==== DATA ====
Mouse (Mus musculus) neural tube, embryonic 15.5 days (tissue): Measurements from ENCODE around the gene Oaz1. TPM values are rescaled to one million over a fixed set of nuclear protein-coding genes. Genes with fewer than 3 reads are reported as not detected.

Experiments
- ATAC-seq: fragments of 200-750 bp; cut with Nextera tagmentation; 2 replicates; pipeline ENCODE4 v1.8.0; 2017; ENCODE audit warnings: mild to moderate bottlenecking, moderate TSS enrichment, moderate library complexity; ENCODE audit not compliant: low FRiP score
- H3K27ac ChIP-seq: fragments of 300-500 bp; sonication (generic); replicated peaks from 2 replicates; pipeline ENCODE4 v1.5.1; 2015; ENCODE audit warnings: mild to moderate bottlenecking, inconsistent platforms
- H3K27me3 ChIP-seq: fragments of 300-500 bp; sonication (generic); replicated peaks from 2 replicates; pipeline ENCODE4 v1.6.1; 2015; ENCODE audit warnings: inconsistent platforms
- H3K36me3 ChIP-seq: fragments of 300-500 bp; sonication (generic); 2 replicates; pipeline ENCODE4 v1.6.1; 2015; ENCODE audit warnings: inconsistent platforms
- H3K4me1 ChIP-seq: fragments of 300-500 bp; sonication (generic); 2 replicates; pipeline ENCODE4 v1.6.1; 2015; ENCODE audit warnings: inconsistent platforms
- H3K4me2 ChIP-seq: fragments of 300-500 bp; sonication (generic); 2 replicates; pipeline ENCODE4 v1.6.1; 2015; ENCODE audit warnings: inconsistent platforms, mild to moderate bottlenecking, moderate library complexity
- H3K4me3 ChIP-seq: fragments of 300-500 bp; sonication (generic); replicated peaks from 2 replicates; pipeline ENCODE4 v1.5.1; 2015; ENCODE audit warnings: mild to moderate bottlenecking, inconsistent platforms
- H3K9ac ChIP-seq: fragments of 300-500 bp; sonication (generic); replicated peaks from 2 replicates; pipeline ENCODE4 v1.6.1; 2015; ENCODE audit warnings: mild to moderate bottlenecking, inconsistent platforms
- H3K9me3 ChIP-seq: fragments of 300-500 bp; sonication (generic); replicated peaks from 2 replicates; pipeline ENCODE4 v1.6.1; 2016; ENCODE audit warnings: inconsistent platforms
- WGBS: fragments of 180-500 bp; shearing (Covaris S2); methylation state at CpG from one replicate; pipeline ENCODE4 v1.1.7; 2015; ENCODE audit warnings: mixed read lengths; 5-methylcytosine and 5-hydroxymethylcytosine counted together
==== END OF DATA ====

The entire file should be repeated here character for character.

Mouse (Mus musculus) neural tube, embryonic 15.5 days (tissue): Measurements from ENCODE around the gene Oaz1. TPM values are rescaled to one million over a fixed set of nuclear protein-coding genes. Genes with fewer than 3 reads are reported as not detected.

Experiments
- ATAC-seq: fragments of 200-750 bp; cut with Nextera tagmentation; 2 replicates; pipeline ENCODE4 v1.8.0; 2017; ENCODE audit warnings: mild to moderate bottlenecking, moderate TSS enrichment, moderate library complexity; ENCODE audit not compliant: low FRiP score
- H3K27ac ChIP-seq: fragments of 300-500 bp; sonication (generic); replicated peaks from 2 replicates; pipeline ENCODE4 v1.5.1; 2015; ENCODE audit warnings: mild to moderate bottlenecking, inconsistent platforms
- H3K27me3 ChIP-seq: fragments of 300-500 bp; sonication (generic); replicated peaks from 2 replicates; pipeline ENCODE4 v1.6.1; 2015; ENCODE audit warnings: inconsistent platforms
- H3K36me3 ChIP-seq: fragments of 300-500 bp; sonication (generic); 2 replicates; pipeline ENCODE4 v1.6.1; 2015; ENCODE audit warnings: inconsistent platforms
- H3K4me1 ChIP-seq: fragments of 300-500 bp; sonication (generic); 2 replicates; pipeline ENCODE4 v1.6.1; 2015; ENCODE audit warnings: inconsistent platforms
- H3K4me2 ChIP-seq: fragments of 300-500 bp; sonication (generic); 2 replicates; pipeline ENCODE4 v1.6.1; 2015; ENCODE audit warnings: inconsistent platforms, mild to moderate bottlenecking, moderate library complexity
- H3K4me3 ChIP-seq: fragments of 300-500 bp; sonication (generic); replicated peaks from 2 replicates; pipeline ENCODE4 v1.5.1; 2015; ENCODE audit warnings: mild to moderate bottlenecking, inconsistent platforms
- H3K9ac ChIP-seq: fragments of 300-500 bp; sonication (generic); replicated peaks from 2 replicates; pipeline ENCODE4 v1.6.1; 2015; ENCODE audit warnings: mild to moderate bottlenecking, inconsistent platforms
- H3K9me3 ChIP-seq: fragments of 300-500 bp; sonication (generic); replicated peaks from 2 replicates; pipeline ENCODE4 v1.6.1; 2016; ENCODE audit warnings: inconsistent platforms
- WGBS: fragments of 180-500 bp; shearing (Covaris S2); methylation state at CpG from one replicate; pipeline ENCODE4 v1.1.7; 2015; ENCODE audit warnings: mixed read lengths; 5-methylcytosine and 5-hydroxymethylcytosine counted together